BUFFALO, N.Y. -- An assessment of patients with adult Tourette syndrome (TS) to identify clinical factors that contribute to psychosocial and occupational disabilities resulting from the vocal or motor tics that define TS found that anxiety/panic disorder may be the most disabling psychiatric condition associated with the disorder. The results of the study, based on the Global Assessment of Functioning (GAF) scale, will be used to identify patients who are more likely to have or develop significant disabilities related either to the severity of their tics, or to the psychiatric disorders associated with TS, such as obsessive-compulsive disorder, mood disorders and drug or alcohol abuse.
Results were presented today (June 17) at the 14th International Congress on Parkinson's Disease and Movement Disorders, being held in Buenos Aires, Argentina, June 14-17.
David G. Lichter, MD, professor of clinical neurology in the University at Buffalo's School of Medicine and Biomedical Sciences, is first author.
"Our study identified the most significant predictors of disability, says Lichter. "Now having identified these at-risk patients, we can follow them more closely and begin appropriate interventions as early as possible."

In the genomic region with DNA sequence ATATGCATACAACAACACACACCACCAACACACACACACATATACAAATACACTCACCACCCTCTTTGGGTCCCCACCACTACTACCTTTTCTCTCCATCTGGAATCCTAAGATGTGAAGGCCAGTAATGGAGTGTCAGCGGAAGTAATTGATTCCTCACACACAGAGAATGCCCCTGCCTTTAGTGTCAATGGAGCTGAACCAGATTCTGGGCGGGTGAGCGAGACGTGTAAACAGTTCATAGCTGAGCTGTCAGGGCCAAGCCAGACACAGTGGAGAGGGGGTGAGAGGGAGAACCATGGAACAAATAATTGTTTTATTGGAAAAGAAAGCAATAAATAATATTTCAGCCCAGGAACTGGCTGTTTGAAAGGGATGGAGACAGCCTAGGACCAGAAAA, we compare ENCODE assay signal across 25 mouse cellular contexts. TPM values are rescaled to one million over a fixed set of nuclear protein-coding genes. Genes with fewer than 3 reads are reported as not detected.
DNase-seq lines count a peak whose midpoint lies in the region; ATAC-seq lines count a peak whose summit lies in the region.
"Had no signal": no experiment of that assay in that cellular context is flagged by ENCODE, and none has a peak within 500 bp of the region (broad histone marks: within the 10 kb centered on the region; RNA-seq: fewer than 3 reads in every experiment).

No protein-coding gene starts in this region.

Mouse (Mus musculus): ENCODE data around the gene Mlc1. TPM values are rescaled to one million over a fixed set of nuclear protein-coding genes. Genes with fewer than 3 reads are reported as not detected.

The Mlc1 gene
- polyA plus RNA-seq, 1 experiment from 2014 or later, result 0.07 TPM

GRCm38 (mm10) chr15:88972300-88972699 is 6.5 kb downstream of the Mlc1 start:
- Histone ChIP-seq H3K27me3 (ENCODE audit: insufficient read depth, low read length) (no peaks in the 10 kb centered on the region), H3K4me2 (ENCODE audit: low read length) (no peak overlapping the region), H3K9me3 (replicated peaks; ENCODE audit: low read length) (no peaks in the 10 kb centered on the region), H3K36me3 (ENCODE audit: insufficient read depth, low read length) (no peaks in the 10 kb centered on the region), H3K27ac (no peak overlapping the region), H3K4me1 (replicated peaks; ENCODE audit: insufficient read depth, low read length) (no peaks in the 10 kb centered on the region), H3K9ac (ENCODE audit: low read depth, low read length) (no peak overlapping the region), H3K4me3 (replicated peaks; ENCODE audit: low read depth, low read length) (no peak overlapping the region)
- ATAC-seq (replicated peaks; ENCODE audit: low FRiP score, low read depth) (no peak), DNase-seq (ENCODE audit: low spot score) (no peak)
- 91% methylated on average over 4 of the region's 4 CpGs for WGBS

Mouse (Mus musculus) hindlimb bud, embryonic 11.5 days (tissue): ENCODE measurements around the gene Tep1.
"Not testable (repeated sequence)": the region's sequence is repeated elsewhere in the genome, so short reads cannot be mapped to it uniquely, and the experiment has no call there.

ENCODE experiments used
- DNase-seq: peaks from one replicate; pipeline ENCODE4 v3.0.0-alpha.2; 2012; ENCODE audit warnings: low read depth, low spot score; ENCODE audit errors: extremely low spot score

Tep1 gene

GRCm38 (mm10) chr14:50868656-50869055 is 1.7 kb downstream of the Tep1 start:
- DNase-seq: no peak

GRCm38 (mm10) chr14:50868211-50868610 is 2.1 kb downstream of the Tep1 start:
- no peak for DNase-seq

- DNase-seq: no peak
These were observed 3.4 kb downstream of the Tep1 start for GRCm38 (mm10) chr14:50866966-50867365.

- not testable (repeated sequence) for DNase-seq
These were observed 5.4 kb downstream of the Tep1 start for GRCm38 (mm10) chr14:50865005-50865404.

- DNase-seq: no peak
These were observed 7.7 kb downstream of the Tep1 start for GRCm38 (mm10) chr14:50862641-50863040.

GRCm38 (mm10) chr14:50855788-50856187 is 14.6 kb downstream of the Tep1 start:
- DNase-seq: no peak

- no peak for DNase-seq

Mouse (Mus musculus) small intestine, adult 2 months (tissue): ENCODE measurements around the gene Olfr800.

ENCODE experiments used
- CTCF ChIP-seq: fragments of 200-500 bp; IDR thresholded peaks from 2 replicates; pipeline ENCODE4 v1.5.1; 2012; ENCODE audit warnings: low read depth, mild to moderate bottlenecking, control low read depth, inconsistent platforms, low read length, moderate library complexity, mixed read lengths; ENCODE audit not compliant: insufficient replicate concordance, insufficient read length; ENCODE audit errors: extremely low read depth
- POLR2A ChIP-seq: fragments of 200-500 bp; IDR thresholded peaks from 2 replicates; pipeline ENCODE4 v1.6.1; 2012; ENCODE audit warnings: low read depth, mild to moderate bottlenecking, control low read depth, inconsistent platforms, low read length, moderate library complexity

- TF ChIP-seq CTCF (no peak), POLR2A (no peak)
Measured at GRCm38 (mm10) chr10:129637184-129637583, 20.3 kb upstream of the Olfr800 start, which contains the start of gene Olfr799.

Lichter also noted that the finding of anxiety/panic disorder as the most-disabling psychiatric disorder associated with TS was unexpected.
"The main surprise was that depression was not a major predictor of psychosocial or occupational disability in these patients," says Lichter. "Depression has been identified as an important predictor of quality of life in TS.
Tics, both motor and vocal, are the primary symptoms of Tourette syndrome. Vocal tics are involuntary sounds, such as whistles, hums, or throat clearing. Complex vocal tics can be repeating words or phrases or involuntary swearing. Motor tics are muscle spasms, such as involuntary eye blinks, shoulder shrugs, repetitive kicking, head jerks, eye darts and n
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